The United States urged Germany to drop its political support for Russian monopoly Gazprom’s Nord Stream-2 project and warned companies that are involved in the construction of the gas pipeline that they face the risk of sanctions unless they withdraw from the controversial project.
US Assistant Secretary for Energy Resources Frank Fannon told a conference call with reporters on December 11 that Nord Stream-2 and an expanded Turkish Stream Pipeline, both of which bypass Ukraine, are designed to deepen Europe’s dependency on Russian gas and weaken the bloc’s security architecture.
“Germany can certainly remove their political support from the project…of the gas directive. That policy has been languishing for over a year and a half. That would be a positive step in advancing energy security,” Fannon said, fresh from a trip to the Czech Republic, Croatia, and Hungary.
Referring to the construction of the gas pipeline, which has an annual capacity of 55 billion cubic meters and connects Russia’s mainland pipelines to Germany through an underwater link in the Baltic Sea, Fannon said the US government has the ability to sanction Russia’s energy export pipelines under Section 232 of the Counter-Americas Adversaries Through Sanctions Act.
“Firms that are working with the Russian energy export pipeline sector are engaging in a line of business that carries a sanctions risk. We continue to review potential sanctions actions and encourage governments or companies to contact us if they have questions about this process,” Fannon said while shying away from discussing details about future any possible sanctions.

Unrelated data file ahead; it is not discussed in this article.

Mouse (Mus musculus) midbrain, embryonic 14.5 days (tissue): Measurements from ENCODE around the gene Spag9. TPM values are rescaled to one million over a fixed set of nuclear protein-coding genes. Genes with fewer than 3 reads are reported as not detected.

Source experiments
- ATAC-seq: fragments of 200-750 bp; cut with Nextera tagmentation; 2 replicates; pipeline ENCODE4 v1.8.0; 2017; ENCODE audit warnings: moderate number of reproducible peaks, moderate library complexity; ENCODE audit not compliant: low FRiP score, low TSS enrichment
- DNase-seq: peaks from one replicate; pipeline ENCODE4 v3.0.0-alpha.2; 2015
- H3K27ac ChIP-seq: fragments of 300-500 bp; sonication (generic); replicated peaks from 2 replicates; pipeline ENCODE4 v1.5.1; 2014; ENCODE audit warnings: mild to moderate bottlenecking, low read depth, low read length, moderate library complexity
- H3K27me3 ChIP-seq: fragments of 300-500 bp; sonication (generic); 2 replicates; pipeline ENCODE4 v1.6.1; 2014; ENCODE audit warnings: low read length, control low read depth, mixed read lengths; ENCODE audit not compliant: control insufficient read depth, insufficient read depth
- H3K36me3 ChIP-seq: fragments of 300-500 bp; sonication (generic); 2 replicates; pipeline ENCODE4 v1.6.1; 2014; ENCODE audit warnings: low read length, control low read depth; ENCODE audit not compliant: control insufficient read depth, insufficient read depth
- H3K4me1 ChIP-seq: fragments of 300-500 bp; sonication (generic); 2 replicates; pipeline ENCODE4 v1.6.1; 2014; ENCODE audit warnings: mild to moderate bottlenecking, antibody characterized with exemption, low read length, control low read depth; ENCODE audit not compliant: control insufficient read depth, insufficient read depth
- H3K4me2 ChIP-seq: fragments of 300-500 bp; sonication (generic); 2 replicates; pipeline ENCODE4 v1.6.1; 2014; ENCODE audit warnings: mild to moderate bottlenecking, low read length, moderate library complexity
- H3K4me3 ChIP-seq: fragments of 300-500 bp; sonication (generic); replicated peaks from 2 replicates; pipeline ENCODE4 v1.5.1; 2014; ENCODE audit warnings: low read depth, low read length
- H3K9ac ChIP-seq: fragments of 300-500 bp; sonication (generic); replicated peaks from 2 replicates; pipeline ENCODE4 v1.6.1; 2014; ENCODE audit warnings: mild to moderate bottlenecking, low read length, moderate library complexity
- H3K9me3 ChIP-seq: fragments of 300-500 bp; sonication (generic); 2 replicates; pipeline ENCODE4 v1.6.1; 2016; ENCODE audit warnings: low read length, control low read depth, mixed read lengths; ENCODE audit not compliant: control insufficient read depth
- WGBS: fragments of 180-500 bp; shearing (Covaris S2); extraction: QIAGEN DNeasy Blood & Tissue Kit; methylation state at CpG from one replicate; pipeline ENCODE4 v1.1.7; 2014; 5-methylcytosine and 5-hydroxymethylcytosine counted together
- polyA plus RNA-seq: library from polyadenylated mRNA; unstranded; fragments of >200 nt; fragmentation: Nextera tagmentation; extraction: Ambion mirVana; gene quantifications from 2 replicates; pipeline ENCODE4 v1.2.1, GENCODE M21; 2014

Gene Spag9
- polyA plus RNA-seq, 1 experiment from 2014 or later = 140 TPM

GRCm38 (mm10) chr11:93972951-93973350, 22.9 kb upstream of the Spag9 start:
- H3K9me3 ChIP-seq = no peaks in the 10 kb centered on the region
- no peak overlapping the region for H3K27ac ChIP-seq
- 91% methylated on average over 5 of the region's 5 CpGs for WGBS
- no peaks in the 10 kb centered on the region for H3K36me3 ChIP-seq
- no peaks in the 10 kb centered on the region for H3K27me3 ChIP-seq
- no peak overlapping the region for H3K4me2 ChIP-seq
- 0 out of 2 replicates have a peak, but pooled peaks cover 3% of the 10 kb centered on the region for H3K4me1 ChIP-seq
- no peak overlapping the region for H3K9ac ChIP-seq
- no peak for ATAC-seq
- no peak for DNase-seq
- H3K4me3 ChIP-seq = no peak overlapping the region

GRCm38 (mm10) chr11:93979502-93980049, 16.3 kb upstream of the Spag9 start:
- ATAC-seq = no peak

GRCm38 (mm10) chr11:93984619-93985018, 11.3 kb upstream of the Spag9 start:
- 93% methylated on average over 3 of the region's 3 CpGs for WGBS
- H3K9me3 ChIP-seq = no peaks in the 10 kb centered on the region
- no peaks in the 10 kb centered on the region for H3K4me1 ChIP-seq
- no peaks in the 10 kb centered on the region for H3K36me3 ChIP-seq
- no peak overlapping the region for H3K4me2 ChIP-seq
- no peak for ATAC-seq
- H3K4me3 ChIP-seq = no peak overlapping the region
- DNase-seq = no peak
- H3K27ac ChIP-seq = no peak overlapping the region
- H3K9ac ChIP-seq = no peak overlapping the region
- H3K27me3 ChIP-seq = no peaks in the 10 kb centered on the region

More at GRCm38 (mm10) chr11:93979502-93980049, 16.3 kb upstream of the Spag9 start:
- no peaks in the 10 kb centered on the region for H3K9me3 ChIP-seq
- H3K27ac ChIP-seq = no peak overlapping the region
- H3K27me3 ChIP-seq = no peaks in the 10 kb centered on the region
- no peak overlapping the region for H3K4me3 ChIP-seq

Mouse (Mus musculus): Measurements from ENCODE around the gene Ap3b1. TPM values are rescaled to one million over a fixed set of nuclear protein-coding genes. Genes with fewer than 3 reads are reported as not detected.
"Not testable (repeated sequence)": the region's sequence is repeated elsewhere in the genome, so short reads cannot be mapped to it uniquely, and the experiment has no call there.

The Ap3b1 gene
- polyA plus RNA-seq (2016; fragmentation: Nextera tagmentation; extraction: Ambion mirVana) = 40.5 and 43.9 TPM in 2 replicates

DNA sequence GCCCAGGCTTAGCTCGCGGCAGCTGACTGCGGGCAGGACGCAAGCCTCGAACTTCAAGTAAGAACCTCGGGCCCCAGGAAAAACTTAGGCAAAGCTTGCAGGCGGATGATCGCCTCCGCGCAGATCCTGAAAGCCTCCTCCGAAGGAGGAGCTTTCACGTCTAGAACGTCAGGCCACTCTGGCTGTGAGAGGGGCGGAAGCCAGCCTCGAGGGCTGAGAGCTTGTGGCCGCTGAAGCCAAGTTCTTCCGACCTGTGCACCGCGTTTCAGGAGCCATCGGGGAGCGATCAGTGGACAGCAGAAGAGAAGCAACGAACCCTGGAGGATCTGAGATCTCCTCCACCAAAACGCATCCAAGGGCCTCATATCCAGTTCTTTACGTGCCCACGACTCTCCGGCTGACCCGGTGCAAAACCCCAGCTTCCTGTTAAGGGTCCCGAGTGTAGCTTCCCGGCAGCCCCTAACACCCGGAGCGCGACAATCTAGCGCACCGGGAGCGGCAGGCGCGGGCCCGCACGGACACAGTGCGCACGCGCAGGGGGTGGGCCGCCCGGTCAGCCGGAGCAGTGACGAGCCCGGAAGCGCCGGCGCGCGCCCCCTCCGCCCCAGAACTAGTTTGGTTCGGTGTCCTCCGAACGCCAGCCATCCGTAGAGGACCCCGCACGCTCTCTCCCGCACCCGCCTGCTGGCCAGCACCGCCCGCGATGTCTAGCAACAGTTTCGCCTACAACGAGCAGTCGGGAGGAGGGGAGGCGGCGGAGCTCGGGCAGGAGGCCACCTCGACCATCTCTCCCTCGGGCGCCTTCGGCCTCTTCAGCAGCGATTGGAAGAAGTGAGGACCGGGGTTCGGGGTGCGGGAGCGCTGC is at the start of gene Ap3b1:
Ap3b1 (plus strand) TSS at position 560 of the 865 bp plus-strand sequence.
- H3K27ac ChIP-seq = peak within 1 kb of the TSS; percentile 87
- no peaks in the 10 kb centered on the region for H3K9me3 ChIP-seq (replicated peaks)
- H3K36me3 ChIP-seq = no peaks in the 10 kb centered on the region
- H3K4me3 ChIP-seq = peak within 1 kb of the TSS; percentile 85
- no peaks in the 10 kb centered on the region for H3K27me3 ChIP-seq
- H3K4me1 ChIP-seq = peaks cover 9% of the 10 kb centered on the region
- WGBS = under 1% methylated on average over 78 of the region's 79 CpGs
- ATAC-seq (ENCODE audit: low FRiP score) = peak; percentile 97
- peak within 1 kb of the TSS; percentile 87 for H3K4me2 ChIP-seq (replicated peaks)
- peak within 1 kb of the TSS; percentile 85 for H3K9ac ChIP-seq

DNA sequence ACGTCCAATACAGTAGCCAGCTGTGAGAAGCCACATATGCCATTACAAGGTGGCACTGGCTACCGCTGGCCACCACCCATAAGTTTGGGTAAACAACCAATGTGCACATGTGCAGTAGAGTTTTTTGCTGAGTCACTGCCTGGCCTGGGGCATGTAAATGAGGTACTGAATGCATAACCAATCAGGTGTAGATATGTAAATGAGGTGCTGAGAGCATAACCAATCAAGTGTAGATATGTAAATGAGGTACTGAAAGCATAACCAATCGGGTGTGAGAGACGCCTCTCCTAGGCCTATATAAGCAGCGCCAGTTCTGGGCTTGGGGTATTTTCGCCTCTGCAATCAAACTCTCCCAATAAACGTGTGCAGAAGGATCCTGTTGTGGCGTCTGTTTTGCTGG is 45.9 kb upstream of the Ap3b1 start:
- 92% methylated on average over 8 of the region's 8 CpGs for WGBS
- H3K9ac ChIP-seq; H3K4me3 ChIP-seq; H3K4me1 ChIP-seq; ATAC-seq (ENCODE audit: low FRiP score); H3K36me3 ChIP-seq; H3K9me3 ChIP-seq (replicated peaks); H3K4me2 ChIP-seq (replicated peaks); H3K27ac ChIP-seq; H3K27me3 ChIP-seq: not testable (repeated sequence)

In an effort to lessen gas dependence on Russia, Fannon told reporters that the US would continue to support European energy diversification, including alternative sources of energy such as liquefied natural gas (LNG).
The controversy surrounding the Nord Stream-2 project stems from the fact that most of Europe’s gas from Russia passes through Ukraine, which emerged as a budding European and NATO ally following Moscow’s illegal annexation of Crimea and its subsequent war in eastern Ukraine, caused the European Union and the United States to impose stiff targeted sanctions against the Kremlin.
Russia’s pipelines through Ukraine are a major source of revenue for Kyiv and a key contributor to the Ukrainian state budget. Many in the West are concerned that by allowing Moscow to bypass Ukraine by diverting European gas supplies directly to Germany, Kyiv will be effectively cut off from a vitally important money maker that would further cripple its economy.
The primary concern for most observers who oppose the continued development of Nord Stream-2 makes Europe more dependent on Russian gas and pipelines at a time when the bloc’s own home-produced gas resources are diminishing.
Responding to those concerns, Nord Stream’s EU representative, Sebastian Sass, told New Europe, “Politically motivated interventions against Nord Stream-2 would counteract the interests of European consumers and the EU’s energy security,” an assertion that is in line with certain EU-based proponents of the project that include German industrial giants such as BASF, as well as the consortium financing the project – Gazprom, Uniper and Wintershall of Germany, Austria’s OMV, Engie from France, and Royal Dutch Shell.
These companies have long asserted that Nord Stream-2 is being implemented in full compliance with both international law and EU legislation, while each considers it essential to secure Russian gas as a way to compete with rival US companies, particularly when, in their eyes, American LNG supplies are far more expensive and logistically challenging, especially taking into consideration the lucrative Asian LNG market, than betting on gas piped by corporations with ties to the Kremlin.